Recently, with ground-breaking triumphs by trans activists like Laverne Cox and Janet Mock, word’s that are relatively “new” to those outside of the LGBTQ community are becoming used more frequently (especially online). As far as I can tell, this is a very good thing (I think it is almost always positive when folks get to choose how their identities are talked about in the mainstream).
One of the things that I see frequently online is confusion around what it means to be cis [an abbreviation for cisgender]. So today I am going to dedicate a short post to [hopefully] clearing up some confusion! (to the best of my ability).
Let’s start with the dictionary:
Well that was short! Unfortunately, there is currently no definition for cisgender in the Merriam Webster Dictionary. Fortunately, (although I would be adverse to my student’s using google as a source), for once, google dictionary seems to have a pretty decent working definition:
adjective: cisgender; adjective: cis-gender; adjective: cisgendered; adjective: cis-gendered
denoting or relating to a person whose self-identity conforms with the gender that corresponds to their biological sex.
There are a couple of terms here that I think are worth clarifying.
Self-identity: how you identify yourself in the world
Gender: this is more complicated, but a short version is, this is how you understand/feel/know your own gender presentation (male, female, etc..)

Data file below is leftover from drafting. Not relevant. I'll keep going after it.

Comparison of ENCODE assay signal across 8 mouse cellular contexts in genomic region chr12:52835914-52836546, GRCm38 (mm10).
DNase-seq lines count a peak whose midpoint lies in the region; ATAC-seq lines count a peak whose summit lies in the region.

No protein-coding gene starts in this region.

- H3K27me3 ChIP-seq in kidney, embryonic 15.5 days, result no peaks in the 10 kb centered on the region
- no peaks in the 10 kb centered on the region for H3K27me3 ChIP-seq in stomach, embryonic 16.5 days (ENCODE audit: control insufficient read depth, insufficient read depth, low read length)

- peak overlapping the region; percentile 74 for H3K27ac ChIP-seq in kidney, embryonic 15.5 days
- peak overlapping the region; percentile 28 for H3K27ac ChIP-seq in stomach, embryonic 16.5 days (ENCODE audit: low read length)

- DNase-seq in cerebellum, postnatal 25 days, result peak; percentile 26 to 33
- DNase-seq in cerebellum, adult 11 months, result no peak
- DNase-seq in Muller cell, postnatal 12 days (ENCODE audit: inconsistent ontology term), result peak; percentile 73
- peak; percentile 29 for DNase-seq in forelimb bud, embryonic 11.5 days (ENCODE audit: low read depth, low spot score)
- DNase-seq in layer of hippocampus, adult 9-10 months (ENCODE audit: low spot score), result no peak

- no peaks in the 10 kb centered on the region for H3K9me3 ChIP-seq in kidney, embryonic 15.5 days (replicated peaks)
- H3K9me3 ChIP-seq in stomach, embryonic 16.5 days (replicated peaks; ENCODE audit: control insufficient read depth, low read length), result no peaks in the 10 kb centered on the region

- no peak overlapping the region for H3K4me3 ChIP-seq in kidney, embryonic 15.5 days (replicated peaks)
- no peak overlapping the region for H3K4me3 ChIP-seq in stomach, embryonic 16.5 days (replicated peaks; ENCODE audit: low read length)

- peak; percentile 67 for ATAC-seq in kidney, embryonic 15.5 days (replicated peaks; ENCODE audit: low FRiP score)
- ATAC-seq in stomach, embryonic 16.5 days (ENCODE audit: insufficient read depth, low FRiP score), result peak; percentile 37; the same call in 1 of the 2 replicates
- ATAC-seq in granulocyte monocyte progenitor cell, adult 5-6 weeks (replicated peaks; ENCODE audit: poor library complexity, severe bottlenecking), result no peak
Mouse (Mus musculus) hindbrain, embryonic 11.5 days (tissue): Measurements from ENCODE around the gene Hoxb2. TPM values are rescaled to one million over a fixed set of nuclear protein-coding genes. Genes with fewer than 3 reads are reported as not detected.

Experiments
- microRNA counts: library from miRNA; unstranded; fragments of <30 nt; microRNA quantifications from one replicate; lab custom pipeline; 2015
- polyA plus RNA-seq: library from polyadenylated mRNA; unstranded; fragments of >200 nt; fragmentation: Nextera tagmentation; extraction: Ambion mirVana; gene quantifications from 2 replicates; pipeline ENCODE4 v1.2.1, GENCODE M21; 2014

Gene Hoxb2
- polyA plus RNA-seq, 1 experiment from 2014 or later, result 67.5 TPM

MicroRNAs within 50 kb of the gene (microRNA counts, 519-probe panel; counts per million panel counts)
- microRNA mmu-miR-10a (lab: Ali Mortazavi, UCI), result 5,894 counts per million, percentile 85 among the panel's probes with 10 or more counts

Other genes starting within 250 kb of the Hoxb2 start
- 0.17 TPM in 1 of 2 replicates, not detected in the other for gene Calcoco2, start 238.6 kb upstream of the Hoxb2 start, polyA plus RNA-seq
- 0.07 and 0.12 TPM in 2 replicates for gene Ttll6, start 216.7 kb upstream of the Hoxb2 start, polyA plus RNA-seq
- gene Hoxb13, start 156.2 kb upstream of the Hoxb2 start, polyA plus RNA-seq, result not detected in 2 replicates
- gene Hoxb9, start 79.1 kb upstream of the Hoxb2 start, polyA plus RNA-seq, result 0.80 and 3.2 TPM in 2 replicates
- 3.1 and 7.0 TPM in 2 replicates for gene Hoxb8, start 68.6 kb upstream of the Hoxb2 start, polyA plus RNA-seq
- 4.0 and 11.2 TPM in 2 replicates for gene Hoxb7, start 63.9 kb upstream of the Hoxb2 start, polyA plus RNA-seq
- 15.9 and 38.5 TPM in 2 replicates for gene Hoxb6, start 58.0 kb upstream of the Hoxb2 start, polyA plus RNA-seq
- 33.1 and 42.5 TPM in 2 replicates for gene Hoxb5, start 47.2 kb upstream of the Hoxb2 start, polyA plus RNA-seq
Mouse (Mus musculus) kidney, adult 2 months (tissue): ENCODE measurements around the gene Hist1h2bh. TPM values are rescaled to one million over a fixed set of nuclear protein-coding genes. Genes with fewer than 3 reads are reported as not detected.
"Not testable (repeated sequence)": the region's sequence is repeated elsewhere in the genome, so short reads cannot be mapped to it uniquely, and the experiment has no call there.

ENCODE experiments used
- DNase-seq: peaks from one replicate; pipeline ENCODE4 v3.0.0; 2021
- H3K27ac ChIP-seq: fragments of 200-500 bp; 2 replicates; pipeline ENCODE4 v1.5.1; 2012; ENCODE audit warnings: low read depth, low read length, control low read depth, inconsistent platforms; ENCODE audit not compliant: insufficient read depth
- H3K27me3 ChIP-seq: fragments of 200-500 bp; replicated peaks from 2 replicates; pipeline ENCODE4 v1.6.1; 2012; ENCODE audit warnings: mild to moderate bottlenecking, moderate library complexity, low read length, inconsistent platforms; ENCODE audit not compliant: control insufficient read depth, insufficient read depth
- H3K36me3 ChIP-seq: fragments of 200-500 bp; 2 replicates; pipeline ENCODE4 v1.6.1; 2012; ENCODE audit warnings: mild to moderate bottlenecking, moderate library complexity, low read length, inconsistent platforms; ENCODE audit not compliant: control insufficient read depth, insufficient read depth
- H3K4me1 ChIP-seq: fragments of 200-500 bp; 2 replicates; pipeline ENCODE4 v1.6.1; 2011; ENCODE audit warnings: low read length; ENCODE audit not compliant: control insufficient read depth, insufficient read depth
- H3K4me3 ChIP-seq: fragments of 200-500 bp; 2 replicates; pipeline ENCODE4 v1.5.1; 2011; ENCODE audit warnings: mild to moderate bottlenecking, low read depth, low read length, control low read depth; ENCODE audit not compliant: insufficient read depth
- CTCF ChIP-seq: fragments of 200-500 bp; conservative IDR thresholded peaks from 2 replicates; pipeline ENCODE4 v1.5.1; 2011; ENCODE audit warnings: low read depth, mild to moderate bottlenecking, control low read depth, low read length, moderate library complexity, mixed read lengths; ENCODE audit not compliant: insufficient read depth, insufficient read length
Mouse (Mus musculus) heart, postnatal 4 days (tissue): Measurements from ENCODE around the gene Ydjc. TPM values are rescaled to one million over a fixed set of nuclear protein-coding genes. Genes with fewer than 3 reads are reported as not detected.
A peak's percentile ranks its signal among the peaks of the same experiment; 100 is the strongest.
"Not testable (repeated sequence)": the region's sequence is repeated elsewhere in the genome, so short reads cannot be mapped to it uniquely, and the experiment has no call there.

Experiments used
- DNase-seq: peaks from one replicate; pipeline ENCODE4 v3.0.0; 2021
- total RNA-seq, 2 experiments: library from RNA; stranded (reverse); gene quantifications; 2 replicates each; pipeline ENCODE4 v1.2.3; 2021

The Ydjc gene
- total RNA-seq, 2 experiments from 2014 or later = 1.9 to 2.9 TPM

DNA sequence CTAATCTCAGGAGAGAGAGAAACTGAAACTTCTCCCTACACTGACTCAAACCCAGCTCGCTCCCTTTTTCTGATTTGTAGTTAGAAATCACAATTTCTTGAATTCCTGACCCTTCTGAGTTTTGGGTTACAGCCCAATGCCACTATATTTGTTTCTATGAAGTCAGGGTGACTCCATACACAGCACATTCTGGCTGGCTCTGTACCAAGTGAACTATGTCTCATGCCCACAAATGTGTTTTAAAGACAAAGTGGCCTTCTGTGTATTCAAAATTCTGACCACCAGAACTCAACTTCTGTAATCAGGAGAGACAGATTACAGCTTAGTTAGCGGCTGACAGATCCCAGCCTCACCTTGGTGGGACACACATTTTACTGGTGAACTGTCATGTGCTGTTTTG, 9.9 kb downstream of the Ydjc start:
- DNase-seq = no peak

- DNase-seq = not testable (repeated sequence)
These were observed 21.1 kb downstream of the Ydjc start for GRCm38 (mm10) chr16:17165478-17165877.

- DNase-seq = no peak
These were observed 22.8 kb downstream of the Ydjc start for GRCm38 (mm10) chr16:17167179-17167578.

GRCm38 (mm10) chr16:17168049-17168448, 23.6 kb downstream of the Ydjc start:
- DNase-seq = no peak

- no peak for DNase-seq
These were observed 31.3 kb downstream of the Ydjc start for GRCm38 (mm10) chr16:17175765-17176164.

Biological sex: essentially this is the sex you were assigned at birth based on your anatomy.
So in short, a cisgender (or cis) person is a person who identifies themselves as (or feels/knows themselves to be) the same gender as the biological sex they were assigned at birth.
This is in contrast to a transgender (or trans) person who identifies themselves as (or feels/knows themselves to be) a different gender then the biological sex they were assigned at birth.
So why do these terms matter?
Well, as with most of our identities, there are various benefits (or lack thereof) that can come along simply by being born a certain way (this is often referred to as privilege).
In this case, being born cisgendered means that there are certain privileges that you are afforded just for being born as you are. Common examples of this are: being able to go to the bathroom without issue, being referred to with the correct pronoun (his/her/they/them), and being able to be licensed by the state (driving, medical, etc…) without a major battle. For more examples of cisgender privledge please go here.
As with all things, it is very possible that I got some things wrong, so please don’t hesitate to send me a note if you see some corrections that are needed.
If you have questions, feel free to ask in the comments box, or you can shoot me an email (I will keep your identity private) at AMoffettB (at) gmail (dot) com.